Sunday, March 25, 2012

On Bicycles (Book Review)

On Bicycles: 50 Ways the New Bike Culture Can Change Your LifeOn Bicycles: 50 Ways the New Bike Culture Can Change Your Life by Amy Walker

My rating: 4 of 5 stars

This is a collection of fifty four-to-eight page essays on various aspects of bicycling, organized in four sections. The essays in the first section, "All the right reasons," are the part of the boom intended for those who may be new(er) to subject of "bike culture" (which I take to mean urban cycling as a significant part of one's lifestyle). Otherwise I think the intended audience would be people who have some knowledge and interest but want to know more - a blurb states, "the 'Whole Earth Catalog' of bicycle culture for the current era."

The editor, Amy Walker, is a co-founder of a cycling "lifestyle magazine," Momentum Magazine, that advocates "smart living by bike." Momentum is a little too youthful for my taste but this book is broader than that. Walker also wrote several of the essays.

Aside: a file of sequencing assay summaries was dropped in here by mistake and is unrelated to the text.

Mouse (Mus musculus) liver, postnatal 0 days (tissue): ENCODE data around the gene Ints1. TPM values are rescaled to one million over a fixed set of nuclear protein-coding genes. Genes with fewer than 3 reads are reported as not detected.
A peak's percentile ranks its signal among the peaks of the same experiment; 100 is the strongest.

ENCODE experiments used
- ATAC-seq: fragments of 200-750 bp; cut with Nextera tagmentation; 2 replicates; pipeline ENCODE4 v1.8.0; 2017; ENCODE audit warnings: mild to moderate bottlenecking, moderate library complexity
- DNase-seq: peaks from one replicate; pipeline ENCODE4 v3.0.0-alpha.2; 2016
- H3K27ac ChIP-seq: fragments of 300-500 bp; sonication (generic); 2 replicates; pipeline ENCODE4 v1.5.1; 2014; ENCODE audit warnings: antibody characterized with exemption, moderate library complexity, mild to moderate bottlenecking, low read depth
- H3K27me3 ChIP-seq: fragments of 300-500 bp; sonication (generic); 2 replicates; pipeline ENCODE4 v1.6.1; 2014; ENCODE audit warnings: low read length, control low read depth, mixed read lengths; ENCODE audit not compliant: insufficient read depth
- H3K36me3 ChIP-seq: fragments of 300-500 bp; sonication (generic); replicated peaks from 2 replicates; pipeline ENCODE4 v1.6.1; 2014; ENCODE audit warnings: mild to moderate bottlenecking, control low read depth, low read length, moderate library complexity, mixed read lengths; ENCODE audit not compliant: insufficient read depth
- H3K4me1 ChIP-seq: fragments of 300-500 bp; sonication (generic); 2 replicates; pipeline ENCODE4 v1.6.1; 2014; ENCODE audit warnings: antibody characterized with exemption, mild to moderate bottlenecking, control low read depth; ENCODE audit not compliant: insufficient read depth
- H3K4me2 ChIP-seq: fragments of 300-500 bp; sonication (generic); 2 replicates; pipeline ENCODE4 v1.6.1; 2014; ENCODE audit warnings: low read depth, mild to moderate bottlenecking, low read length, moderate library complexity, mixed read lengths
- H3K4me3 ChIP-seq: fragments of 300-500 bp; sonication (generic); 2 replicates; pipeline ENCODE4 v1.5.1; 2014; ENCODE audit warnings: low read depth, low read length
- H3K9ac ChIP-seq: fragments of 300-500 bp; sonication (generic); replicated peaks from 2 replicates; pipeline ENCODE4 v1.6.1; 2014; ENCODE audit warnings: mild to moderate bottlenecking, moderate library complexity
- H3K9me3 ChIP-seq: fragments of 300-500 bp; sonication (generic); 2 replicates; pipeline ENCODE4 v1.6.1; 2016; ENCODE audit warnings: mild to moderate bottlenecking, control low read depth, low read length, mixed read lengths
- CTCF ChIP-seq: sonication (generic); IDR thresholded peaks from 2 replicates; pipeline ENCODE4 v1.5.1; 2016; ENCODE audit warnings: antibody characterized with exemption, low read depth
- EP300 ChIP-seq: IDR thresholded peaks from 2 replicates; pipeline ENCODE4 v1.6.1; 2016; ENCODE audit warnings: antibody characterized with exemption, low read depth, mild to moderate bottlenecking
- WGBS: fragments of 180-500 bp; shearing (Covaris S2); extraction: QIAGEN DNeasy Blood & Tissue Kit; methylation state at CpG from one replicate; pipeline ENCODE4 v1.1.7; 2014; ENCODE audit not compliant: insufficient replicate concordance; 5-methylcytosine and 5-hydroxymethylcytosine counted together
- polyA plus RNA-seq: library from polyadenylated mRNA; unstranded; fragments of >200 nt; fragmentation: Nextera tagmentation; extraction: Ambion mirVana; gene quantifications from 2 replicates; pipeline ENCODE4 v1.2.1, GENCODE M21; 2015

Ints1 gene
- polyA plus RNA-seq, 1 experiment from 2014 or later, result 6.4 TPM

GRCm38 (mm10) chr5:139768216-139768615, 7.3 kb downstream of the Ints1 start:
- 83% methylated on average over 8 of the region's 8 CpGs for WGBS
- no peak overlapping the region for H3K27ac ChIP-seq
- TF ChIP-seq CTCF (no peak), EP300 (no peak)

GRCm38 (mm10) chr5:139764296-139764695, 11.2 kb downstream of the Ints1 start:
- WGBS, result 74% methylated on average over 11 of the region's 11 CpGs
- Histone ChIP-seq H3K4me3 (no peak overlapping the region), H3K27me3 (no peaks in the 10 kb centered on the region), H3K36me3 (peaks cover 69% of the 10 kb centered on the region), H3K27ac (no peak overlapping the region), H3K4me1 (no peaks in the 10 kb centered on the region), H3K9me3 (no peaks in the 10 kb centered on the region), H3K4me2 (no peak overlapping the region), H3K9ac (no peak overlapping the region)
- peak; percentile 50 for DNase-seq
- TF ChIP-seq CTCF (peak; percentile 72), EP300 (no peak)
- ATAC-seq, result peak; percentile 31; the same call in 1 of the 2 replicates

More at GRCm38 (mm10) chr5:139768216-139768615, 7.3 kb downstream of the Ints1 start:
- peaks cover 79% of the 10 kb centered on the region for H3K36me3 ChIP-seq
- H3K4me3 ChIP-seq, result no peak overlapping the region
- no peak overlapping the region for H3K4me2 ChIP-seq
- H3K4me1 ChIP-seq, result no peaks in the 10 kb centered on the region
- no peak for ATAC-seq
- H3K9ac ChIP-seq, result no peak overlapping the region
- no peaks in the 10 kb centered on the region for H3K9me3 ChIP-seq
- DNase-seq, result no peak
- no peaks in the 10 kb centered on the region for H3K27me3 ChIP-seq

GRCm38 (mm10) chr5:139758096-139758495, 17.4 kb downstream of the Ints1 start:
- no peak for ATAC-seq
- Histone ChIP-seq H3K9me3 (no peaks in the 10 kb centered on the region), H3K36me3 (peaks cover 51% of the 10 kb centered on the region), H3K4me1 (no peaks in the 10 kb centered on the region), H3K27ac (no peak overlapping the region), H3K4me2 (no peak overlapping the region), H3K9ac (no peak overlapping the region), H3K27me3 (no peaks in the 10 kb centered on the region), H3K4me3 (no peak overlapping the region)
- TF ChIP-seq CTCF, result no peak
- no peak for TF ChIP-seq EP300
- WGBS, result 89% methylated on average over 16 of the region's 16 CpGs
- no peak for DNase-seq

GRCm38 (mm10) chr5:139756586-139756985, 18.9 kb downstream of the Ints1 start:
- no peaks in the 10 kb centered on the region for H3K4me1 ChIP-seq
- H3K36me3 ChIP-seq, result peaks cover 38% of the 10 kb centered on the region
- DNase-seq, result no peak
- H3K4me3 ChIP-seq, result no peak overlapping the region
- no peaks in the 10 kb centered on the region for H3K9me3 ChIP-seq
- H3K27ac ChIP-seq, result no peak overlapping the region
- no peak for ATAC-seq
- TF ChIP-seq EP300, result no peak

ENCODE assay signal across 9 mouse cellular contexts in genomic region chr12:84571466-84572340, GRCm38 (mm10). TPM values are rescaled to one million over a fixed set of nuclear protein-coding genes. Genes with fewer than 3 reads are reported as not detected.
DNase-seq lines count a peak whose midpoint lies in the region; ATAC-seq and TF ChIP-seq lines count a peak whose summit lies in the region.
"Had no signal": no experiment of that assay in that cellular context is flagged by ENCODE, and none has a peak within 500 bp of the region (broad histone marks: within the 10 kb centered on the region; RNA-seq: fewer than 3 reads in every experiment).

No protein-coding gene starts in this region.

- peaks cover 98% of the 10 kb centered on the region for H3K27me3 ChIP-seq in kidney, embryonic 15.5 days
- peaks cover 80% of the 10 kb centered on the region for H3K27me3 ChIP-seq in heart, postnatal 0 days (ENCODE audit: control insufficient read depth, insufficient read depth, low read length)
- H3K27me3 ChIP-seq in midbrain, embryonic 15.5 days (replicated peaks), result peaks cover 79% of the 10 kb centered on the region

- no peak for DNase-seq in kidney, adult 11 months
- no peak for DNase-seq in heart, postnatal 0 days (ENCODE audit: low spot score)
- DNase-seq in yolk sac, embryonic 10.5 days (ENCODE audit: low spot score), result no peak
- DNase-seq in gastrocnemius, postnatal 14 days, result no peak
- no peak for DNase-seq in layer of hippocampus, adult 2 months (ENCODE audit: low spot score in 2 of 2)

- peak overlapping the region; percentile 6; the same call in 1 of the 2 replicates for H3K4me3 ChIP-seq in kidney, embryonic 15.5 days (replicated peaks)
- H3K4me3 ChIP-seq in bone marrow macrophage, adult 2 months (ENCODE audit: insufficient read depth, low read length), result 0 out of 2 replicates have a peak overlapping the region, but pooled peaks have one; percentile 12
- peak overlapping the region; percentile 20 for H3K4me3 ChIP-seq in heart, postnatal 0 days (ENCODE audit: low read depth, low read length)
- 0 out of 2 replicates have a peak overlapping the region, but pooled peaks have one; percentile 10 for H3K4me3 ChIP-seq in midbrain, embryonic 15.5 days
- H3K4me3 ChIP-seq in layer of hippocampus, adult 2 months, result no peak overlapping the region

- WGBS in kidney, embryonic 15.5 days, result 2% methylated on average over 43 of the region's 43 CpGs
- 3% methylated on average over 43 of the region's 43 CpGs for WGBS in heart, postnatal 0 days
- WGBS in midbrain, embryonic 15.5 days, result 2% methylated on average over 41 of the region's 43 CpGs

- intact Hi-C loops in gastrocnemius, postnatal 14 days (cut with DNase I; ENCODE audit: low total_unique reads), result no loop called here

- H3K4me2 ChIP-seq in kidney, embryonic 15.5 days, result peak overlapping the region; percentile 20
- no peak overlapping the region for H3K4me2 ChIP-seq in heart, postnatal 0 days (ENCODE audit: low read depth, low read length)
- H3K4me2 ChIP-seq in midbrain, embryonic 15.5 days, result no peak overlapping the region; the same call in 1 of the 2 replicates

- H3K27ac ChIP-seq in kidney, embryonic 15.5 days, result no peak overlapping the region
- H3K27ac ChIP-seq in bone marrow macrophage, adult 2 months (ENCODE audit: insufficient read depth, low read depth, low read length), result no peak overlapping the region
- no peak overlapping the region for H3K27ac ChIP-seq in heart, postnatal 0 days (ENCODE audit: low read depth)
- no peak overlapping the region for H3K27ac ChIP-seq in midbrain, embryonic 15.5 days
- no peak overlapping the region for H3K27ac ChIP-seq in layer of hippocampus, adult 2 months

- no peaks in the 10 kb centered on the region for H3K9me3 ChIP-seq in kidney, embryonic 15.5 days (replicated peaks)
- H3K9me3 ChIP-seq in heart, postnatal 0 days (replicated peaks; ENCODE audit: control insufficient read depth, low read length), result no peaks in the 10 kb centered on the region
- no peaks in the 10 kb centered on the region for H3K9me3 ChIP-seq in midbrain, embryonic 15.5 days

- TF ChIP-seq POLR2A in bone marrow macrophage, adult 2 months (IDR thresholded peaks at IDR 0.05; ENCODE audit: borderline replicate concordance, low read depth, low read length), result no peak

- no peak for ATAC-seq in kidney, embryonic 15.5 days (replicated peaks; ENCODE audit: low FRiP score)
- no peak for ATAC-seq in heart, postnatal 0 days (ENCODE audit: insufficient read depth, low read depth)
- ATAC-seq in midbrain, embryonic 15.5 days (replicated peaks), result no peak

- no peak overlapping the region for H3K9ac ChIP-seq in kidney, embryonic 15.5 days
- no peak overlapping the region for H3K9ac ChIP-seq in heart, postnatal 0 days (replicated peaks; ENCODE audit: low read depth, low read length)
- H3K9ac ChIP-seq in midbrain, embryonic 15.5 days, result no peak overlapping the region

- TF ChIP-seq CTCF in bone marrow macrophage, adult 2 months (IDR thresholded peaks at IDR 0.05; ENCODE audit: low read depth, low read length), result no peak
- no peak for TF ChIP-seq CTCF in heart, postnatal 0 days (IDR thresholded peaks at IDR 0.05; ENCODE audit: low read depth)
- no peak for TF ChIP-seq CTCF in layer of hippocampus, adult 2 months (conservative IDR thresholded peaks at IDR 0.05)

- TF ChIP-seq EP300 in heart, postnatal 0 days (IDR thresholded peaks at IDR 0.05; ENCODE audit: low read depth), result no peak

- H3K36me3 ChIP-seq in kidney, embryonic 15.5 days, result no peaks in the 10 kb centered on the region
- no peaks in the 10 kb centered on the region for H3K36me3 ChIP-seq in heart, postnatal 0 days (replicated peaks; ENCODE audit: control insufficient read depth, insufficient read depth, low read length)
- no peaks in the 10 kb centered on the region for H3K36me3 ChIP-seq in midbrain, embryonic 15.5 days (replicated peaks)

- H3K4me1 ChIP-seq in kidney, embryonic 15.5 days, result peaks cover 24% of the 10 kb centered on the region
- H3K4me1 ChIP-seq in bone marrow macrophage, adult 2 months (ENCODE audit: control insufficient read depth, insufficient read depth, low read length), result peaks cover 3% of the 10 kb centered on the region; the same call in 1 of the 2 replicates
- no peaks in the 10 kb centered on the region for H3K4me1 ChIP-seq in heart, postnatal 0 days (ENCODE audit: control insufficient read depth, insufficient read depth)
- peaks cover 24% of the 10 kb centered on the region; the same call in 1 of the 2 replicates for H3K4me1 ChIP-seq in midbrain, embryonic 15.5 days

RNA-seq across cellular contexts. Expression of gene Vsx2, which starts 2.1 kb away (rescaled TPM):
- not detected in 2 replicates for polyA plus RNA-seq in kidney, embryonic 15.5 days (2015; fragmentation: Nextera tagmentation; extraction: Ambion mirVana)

The essays are good, and reasonably thoughtful. I came away with some new information and some new things to think about, which I like. The essay "Cycling for all abilities and needs" makes good points about problems with the so-called vehicular cycling approach for many folks, for example.

I had heard of some of the authors - Jeff Mapes, author of Pedaling Revolution, has several essays here.

Even though the book was published in 2011, some of it is already somewhat out of date. A chapter on bike sharing is probably the most glaring example, but an essay about bikes with internal hubs (that remove potentially messy and complicated derailleurs from the bicycling equation) describes a lack of popularity for these hubs that is not nearly so true now.

Perhaps the only complaint I have is that the underlying feeling is almost like this bicycle culture lifestyle is a religion that will require conversion and a significant commitment, when I know from personal experience that you can move in this direction more slowly if that is more appealing - and economical. On the other hand, nothing in any of the essays seemed completely outlandish or annoying and much was interesting or entertaining.

View my list of cycling books and reviews

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